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Hello, my name is Grant Hudson and what you will see on these pages is a reflection of who I am, my interests, and what I can do for you. 

 

I am a published author and poet, have over 5,000 items of merchandise available featuring my artwork, have edited and published many books, taught many people, made many more laugh (education and laughter go well together) and have delved into business on many levels.

 

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© 2018 by Grant P. Hudson. Clarendon House Publications, 76 Coal Pit Lane, Sheffield, South Yorkshire, United Kingdom S36 1AW Email: grant@clarendonhousebooks.com

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Cuentos del Cañón: A Review

January 12, 2019

 

 

When I first began reading Carmen Baca’s new book Cuentos del Cañón, I wasn’t sure what to expect. I have spent some time in the States - eight months in Los Angeles many years ago, plus visits to Florida and New York - but the only visions that I have had of the Mid West are from old Westerns. My father relished those films, usually featuring burning hot deserts, barren mountains and dusty old settlements. Unless one visits places first-hand, one tends to be stuck with the stereotypes presented to one by the culture into which one is born. Thus, if someone had said ‘New Mexico’ to me, the first images would have been of emptiness, heat and struggle.

 

Carmen’s book quickly corrected all that by presenting an entirely different vista. Though the stories are set near to the city of Las Vegas - with its own culture-conjured images of flashing hotels and sensuous modern luxuries - they quickly welcome you into a totally unexpected world: in these stories, we meet communities, warm-hearted individuals, time-honoured traditions and rituals, and a rural piety which feels as though it is a part of its surroundings.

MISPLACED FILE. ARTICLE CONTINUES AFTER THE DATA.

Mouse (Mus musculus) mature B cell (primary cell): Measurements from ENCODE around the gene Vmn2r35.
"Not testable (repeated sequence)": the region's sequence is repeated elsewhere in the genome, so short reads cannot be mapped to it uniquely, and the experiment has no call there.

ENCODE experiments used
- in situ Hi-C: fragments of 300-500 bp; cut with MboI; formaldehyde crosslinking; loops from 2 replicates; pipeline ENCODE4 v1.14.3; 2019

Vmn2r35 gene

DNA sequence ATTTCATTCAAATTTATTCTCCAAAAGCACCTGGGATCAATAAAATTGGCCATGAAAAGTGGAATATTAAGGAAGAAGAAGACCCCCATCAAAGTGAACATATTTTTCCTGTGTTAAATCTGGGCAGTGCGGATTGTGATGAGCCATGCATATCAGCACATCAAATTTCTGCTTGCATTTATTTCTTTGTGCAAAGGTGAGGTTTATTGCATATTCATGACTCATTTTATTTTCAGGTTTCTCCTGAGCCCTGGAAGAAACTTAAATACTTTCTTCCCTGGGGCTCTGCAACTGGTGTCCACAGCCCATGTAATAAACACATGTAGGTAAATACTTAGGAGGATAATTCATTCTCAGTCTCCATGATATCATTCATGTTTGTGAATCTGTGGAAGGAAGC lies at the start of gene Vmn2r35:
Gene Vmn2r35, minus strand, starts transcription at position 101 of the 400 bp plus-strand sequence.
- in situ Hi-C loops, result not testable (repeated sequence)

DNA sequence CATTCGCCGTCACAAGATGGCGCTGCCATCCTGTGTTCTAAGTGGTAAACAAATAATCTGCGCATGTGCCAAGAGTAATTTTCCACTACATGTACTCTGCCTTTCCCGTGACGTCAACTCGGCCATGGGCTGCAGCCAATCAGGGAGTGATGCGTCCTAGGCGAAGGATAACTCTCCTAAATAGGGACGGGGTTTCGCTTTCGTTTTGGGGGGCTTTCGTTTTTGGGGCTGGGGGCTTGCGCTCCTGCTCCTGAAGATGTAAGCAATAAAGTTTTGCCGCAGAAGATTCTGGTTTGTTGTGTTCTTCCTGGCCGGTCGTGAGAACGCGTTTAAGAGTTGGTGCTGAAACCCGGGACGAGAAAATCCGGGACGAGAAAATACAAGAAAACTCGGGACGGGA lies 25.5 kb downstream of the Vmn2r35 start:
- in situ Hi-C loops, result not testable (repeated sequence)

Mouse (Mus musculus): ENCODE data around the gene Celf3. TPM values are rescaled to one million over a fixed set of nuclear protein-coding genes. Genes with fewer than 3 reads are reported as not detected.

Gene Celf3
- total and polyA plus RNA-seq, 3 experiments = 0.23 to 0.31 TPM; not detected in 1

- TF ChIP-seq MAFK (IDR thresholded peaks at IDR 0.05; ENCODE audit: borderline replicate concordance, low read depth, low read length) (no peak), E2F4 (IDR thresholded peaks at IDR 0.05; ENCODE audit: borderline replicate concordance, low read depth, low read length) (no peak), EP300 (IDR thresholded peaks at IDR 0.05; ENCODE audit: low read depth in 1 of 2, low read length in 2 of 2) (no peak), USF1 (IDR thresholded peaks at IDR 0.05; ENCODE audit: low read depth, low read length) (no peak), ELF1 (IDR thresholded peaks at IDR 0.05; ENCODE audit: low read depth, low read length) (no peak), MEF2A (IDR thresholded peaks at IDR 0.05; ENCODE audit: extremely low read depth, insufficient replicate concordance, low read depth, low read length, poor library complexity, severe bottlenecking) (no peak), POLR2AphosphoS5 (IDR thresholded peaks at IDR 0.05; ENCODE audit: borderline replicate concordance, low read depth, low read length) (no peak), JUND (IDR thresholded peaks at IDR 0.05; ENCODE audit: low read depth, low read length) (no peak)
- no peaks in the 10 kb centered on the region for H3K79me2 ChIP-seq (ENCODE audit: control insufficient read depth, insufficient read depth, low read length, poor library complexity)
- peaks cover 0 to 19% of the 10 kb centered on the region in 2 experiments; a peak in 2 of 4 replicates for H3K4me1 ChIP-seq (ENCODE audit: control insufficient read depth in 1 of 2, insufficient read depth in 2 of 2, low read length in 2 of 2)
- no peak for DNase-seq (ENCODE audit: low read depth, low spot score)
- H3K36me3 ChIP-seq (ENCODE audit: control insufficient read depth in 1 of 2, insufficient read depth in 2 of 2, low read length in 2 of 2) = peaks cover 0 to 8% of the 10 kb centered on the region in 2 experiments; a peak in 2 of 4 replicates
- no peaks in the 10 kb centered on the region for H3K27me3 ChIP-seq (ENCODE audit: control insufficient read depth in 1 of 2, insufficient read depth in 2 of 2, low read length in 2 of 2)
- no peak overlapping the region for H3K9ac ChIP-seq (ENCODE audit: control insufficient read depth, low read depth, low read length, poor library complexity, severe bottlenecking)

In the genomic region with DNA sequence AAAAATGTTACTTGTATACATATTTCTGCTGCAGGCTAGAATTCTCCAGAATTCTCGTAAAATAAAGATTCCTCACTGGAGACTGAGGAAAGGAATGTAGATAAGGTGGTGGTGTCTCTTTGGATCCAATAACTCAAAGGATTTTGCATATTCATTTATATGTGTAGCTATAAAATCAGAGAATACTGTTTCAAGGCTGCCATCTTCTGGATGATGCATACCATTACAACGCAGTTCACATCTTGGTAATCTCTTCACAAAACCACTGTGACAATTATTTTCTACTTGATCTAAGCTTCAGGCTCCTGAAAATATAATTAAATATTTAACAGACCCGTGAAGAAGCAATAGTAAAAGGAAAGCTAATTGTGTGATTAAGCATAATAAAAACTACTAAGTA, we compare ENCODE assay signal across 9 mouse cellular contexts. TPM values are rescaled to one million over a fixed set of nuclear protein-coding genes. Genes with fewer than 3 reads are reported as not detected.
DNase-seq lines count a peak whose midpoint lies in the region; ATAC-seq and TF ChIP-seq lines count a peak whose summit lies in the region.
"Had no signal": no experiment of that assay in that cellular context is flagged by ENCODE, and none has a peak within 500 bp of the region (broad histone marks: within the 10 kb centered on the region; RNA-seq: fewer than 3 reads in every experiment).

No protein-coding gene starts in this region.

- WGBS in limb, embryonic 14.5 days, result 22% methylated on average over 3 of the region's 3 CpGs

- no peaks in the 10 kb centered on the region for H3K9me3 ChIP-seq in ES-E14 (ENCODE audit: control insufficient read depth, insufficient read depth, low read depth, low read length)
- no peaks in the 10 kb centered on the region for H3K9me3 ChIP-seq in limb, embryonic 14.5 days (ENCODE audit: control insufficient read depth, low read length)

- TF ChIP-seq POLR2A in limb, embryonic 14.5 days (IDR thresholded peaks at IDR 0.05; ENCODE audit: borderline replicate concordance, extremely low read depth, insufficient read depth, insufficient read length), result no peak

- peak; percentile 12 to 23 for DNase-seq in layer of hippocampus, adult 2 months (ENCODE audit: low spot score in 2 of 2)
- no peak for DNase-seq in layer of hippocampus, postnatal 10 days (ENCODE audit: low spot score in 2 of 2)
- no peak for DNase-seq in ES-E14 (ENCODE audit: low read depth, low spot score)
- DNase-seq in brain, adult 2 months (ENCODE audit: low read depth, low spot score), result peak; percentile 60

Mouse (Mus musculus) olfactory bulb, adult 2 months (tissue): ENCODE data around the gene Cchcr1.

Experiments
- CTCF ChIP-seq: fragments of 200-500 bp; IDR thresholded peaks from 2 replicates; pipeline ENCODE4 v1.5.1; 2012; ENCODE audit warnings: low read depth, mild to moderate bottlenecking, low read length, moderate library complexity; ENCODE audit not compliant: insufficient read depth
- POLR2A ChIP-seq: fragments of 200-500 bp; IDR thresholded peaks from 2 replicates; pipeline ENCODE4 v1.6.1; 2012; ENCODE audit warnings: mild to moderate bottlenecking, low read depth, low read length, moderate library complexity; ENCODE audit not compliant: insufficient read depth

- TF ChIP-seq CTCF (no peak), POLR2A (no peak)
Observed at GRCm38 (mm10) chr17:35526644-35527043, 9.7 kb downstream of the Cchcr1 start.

They are not all ‘comfortable’ tales, though - the religious devotion which underpins them leads the reader onto the fringes of what we consider to be ‘reality’, and we almost immediately encounter strangeness, the supernatural and magic. While keeping us grounded in the homeliness of the places she takes us to, Baca also presents us with things that have no rational explanation, and keeps us wondering all the way to the end of this charming collection.

 

There is a kind of duty about this book - a duty to keep alive a world through its stories and legends which the modern world may be encroaching on a little too much as the century goes on. It succeeds in its duty, and the reader is left with a curiosity about and compassion for the places and people in the tales which linger on after one has put the book down. Get the book and you will have your eyes opened to a part of the world which is both cosy and remote, warm and chilling at the same time.

 

 

 

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